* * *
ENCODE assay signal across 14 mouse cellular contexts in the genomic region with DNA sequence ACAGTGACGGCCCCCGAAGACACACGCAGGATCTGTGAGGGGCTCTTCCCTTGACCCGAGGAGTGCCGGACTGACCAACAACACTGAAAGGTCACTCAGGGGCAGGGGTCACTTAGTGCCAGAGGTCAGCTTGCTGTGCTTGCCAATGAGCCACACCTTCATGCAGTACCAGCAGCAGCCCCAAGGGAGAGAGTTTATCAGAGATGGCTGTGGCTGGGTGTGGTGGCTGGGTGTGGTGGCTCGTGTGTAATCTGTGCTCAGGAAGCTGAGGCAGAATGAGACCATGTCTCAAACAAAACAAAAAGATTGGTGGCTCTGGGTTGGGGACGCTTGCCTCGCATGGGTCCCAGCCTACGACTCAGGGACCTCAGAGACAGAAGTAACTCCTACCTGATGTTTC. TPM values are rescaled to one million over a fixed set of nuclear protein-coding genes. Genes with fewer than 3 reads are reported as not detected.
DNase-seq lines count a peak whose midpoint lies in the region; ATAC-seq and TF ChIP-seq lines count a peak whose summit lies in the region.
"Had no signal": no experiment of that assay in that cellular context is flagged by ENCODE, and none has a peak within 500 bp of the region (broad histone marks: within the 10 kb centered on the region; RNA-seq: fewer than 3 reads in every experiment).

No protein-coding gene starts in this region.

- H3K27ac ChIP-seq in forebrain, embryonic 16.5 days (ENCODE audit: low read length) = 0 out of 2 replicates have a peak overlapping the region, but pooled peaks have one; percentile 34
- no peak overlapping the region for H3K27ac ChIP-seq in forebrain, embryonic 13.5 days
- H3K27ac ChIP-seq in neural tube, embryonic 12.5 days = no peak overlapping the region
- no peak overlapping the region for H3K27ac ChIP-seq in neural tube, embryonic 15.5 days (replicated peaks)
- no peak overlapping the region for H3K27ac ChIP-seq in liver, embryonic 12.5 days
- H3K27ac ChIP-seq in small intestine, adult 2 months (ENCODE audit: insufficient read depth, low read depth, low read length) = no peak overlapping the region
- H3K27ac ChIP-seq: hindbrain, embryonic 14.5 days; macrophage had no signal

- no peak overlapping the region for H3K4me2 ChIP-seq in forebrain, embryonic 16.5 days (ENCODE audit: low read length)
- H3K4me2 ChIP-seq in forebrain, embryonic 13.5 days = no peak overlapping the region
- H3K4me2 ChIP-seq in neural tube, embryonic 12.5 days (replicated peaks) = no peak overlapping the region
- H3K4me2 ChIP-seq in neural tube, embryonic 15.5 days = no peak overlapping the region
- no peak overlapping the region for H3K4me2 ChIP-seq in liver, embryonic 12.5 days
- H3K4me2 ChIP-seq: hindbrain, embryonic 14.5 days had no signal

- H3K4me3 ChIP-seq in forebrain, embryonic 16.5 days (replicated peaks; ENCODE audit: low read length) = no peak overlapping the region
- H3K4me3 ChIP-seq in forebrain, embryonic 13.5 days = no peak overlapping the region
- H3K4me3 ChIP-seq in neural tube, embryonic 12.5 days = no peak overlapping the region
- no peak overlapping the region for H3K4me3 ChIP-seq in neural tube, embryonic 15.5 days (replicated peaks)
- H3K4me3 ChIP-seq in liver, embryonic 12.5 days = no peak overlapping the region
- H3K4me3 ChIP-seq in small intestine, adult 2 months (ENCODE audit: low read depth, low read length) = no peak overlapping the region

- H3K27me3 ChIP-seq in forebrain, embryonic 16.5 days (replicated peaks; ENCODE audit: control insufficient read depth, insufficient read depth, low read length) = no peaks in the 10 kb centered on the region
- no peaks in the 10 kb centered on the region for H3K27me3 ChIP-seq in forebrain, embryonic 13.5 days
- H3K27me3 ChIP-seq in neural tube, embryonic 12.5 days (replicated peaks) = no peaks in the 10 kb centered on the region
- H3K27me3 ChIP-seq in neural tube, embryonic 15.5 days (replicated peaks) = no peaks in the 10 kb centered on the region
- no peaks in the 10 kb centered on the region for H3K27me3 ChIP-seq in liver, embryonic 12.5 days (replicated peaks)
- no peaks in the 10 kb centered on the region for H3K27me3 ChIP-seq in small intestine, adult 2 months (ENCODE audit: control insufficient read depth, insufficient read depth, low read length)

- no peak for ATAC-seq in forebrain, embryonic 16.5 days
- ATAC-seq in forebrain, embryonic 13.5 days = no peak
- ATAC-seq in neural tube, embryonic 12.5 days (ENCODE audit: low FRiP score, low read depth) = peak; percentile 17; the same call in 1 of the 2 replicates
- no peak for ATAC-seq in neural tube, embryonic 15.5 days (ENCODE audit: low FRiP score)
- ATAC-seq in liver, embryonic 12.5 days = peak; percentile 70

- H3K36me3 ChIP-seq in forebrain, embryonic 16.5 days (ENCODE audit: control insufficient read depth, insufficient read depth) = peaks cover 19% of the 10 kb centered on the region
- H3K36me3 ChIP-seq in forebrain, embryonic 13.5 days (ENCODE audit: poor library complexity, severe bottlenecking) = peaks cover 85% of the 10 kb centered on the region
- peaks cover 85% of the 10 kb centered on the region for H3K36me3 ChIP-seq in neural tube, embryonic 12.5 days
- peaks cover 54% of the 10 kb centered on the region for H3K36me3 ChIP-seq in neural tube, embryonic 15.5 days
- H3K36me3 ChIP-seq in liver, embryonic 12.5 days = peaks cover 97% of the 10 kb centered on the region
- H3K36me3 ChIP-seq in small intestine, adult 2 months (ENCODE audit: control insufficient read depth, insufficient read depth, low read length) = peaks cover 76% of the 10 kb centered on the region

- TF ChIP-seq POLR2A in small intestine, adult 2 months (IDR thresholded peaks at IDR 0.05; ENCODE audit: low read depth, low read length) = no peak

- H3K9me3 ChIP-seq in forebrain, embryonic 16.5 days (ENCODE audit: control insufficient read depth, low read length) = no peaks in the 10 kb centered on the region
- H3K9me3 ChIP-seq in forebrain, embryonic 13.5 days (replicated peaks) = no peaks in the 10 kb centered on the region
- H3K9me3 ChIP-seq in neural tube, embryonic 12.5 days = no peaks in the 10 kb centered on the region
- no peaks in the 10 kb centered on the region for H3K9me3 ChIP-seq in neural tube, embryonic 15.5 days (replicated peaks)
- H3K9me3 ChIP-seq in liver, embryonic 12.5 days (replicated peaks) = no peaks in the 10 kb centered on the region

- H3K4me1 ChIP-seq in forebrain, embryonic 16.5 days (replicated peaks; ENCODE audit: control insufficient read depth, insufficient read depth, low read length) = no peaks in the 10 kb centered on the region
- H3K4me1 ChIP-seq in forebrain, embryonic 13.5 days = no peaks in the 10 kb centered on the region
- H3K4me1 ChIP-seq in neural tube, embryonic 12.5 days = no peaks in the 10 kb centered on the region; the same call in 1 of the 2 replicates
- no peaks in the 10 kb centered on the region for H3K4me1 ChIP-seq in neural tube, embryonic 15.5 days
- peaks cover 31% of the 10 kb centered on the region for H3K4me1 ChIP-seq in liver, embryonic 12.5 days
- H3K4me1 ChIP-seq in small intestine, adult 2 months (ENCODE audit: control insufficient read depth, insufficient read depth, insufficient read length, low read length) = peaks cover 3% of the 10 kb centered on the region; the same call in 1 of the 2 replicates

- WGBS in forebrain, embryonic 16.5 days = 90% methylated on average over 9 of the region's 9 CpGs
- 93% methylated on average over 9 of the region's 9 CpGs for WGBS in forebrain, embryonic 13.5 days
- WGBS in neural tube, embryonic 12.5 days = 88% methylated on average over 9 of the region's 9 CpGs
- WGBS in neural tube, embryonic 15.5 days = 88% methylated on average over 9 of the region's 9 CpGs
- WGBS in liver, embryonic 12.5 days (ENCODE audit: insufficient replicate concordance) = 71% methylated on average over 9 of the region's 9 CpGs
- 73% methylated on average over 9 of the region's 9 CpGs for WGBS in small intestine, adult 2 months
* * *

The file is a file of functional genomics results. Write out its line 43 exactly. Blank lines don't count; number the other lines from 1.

- H3K9me3 ChIP-seq in forebrain, embryonic 13.5 days (replicated peaks) = no peaks in the 10 kb centered on the region